I used to write a blog post every day. Or pretty much, anyway. Then I discovered Facebook and then Twitter and I seemed to run out of spare time. My blog has been collecting dust for the last month or so.
Authors are expected to scatter themselves across the internet in this manner, whilst also finding time to do events and signings and interviews. In amongst all of that, we are, of course, also expected to write our books.
Facebook and Twitter have become almost compulsory. I joined Facebook when I was trying to organise something that required me getting in contact with as many fellow authors and illustrators as possible. It was much later that I got round to creating an author page.
I am a recent convert to Twitter. I found it utterly baffling at first - and still do sometimes - but it came into its own last night as I watched the opening ceremony of the London Olympics and felt a great wave of positivity move through Twitter. Positivity is not really a British characteristic and it felt good.
Facebook and Twitter both have their place. I like the contact I have with other authors and artists through Facebook. I really enjoy the sense of contact I have through my Facebook author page, particularly with readers from other countries. I certainly get a lot of pleasure from the wit and intelligence of those I follow on Twitter.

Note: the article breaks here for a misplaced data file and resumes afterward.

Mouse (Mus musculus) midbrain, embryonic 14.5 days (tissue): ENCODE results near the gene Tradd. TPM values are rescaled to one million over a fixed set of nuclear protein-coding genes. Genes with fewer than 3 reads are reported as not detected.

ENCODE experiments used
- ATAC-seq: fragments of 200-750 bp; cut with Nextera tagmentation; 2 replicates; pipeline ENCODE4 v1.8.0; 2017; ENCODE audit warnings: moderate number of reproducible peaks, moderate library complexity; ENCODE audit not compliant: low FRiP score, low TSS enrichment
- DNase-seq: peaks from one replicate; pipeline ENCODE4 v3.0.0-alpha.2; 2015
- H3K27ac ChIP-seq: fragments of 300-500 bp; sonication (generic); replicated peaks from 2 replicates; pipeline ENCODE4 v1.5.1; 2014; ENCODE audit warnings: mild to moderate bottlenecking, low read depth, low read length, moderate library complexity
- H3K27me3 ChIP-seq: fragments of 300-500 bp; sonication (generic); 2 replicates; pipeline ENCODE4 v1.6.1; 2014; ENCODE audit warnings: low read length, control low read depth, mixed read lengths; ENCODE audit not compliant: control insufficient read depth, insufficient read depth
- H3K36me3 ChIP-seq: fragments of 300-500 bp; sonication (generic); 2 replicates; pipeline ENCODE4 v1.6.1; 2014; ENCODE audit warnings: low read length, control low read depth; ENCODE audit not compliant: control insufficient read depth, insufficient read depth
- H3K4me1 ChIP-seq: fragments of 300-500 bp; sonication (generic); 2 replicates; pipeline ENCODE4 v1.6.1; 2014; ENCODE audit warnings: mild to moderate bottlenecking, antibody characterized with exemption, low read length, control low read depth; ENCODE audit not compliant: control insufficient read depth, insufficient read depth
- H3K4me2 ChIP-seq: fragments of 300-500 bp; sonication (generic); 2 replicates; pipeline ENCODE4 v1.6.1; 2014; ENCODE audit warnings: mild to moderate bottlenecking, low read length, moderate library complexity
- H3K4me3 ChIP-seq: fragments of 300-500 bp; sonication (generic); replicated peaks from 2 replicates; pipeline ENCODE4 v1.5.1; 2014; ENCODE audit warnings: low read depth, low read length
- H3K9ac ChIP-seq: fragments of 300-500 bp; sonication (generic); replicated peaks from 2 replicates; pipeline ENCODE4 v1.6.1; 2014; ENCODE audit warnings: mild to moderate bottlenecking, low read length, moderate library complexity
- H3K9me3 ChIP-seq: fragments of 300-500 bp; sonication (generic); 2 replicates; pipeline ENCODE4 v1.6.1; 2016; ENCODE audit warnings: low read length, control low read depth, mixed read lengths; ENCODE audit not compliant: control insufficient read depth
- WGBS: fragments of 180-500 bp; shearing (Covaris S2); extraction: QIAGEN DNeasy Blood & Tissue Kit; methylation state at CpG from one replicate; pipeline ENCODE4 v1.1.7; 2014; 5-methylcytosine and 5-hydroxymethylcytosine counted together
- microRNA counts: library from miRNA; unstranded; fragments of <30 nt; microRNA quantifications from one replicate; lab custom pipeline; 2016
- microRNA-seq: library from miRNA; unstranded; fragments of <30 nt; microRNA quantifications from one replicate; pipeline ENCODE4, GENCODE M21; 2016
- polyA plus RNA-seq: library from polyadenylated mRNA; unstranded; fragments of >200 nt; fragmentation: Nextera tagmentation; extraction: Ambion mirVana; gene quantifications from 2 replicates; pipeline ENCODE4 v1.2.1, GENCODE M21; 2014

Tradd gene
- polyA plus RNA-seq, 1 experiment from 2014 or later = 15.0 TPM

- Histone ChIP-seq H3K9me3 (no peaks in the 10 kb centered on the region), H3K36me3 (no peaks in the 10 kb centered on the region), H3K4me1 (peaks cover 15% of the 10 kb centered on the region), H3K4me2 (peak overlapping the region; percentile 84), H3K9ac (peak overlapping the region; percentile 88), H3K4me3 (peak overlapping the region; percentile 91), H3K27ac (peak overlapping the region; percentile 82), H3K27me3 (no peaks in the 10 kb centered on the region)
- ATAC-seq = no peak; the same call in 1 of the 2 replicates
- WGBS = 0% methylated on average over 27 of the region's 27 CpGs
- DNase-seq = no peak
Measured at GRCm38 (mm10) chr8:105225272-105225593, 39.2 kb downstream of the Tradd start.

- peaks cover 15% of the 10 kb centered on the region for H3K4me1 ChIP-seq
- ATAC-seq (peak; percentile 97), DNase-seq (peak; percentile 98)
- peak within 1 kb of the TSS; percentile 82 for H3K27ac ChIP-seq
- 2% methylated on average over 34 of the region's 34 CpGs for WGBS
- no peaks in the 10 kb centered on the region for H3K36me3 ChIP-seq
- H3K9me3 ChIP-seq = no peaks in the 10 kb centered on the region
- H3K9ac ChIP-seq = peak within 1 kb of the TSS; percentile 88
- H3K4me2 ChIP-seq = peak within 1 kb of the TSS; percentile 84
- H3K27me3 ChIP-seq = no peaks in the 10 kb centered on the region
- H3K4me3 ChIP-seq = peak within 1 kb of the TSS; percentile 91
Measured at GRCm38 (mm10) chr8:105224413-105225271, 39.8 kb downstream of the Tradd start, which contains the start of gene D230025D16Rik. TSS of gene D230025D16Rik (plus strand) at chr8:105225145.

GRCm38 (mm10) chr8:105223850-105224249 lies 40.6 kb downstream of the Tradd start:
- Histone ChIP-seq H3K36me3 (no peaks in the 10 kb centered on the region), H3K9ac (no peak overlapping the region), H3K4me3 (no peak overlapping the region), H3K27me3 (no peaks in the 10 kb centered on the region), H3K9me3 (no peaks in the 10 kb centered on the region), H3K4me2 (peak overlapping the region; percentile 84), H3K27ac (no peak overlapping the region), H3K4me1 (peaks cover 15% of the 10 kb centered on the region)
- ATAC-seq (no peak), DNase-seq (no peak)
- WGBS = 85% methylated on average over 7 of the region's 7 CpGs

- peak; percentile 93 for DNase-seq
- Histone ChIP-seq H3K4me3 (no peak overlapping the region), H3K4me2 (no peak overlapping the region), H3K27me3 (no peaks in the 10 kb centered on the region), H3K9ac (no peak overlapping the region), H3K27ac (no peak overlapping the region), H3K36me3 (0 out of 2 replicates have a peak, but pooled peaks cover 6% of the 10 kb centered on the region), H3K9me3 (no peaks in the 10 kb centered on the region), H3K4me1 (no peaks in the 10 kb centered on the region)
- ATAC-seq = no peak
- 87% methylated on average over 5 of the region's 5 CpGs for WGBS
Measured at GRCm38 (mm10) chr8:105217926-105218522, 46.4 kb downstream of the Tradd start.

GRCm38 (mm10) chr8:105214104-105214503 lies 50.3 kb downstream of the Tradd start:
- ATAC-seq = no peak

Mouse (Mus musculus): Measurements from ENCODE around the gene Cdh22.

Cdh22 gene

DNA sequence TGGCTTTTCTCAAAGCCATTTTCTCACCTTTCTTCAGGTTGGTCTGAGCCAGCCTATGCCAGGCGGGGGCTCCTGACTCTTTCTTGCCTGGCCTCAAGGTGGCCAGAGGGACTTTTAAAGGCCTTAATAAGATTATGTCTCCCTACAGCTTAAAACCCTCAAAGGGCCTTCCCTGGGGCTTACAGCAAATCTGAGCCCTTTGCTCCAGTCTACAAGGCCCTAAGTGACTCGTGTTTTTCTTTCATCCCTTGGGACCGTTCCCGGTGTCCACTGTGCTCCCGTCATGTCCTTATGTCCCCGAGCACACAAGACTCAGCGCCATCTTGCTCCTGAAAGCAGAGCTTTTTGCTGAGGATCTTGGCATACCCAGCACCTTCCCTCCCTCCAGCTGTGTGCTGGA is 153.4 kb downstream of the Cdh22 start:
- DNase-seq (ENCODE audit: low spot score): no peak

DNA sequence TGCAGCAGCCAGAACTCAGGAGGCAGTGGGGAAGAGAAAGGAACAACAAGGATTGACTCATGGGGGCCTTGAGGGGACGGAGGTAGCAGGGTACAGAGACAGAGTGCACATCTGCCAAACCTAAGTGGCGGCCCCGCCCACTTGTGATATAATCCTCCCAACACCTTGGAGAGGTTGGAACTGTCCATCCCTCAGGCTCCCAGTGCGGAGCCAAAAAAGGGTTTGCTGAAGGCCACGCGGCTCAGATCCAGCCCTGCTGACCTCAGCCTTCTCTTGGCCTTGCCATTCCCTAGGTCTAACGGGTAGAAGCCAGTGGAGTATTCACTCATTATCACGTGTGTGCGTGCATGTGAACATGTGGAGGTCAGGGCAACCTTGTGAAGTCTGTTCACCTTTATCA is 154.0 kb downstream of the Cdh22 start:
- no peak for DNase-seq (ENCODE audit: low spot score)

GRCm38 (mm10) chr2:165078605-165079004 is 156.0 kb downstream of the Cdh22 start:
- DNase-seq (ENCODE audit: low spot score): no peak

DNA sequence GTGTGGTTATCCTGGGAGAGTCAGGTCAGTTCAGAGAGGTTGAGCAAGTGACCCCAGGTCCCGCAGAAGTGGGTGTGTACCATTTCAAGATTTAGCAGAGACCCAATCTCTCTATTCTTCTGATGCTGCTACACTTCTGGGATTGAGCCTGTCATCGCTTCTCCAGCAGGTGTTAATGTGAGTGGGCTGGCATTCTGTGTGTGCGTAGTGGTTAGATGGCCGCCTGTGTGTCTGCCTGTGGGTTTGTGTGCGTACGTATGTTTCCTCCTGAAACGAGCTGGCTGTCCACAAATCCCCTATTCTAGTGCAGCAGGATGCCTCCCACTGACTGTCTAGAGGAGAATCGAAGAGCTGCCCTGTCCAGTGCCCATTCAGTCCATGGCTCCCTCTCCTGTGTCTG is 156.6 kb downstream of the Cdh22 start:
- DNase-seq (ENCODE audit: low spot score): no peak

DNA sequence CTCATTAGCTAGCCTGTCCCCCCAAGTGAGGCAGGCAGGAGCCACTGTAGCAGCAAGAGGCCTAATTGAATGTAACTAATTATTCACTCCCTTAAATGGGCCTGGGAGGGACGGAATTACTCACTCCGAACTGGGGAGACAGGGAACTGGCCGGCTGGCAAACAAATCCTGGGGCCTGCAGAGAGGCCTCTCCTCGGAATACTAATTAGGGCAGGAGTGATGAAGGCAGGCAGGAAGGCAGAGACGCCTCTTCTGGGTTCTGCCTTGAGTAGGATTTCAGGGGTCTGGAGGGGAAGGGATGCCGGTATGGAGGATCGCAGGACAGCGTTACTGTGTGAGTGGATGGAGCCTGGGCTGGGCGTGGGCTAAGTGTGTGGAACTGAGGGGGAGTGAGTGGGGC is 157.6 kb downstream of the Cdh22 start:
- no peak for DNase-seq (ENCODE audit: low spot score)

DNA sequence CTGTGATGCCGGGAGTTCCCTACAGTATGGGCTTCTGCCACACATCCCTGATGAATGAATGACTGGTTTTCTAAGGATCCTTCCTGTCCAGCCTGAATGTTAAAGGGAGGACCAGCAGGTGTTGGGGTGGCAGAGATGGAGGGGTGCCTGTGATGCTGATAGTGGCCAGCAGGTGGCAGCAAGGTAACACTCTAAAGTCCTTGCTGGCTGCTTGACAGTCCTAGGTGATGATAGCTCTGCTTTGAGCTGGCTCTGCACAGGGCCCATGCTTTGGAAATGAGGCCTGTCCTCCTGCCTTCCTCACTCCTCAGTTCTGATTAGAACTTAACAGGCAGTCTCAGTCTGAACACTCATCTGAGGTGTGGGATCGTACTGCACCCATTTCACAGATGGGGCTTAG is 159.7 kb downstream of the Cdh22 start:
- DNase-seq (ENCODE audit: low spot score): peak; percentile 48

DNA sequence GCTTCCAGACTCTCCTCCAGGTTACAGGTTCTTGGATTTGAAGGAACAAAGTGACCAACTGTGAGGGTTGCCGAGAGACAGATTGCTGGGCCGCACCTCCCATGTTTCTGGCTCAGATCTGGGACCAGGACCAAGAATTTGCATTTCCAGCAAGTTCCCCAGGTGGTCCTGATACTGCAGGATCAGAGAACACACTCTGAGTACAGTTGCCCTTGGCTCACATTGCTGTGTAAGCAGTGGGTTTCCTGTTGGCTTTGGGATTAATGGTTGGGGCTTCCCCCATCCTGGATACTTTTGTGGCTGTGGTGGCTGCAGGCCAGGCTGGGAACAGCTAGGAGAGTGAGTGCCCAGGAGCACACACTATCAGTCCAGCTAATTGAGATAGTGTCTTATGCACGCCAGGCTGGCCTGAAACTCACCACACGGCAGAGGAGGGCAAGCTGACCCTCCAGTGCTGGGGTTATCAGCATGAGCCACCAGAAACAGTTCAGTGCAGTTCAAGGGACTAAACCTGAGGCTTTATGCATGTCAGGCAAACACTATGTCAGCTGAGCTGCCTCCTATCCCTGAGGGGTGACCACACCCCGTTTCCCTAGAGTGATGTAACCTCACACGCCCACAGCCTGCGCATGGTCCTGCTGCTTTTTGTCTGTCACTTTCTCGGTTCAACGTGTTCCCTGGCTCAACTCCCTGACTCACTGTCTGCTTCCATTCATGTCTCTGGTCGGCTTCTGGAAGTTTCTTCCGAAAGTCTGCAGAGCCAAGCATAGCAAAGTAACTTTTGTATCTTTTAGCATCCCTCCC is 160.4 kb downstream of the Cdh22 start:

In some ways it feels as though blogging has become a slightly outmoded form, but I rather like it. It provides something different from the one-liners that Twitter and Facebook encourages. Blogging requires more thought, more time. Blogging is writing.
I have been very resistant to anything that might be called a 'routine' in my time as a writer or as a visual artist, other than having fairly normal working hours. The way those working hours are used, however has always been a bit free-form. But if I am to keep this blog alive - and I'd like to - then I am going to have to start being a bit more structured.
It will be fairly easy to tell how successful I've been...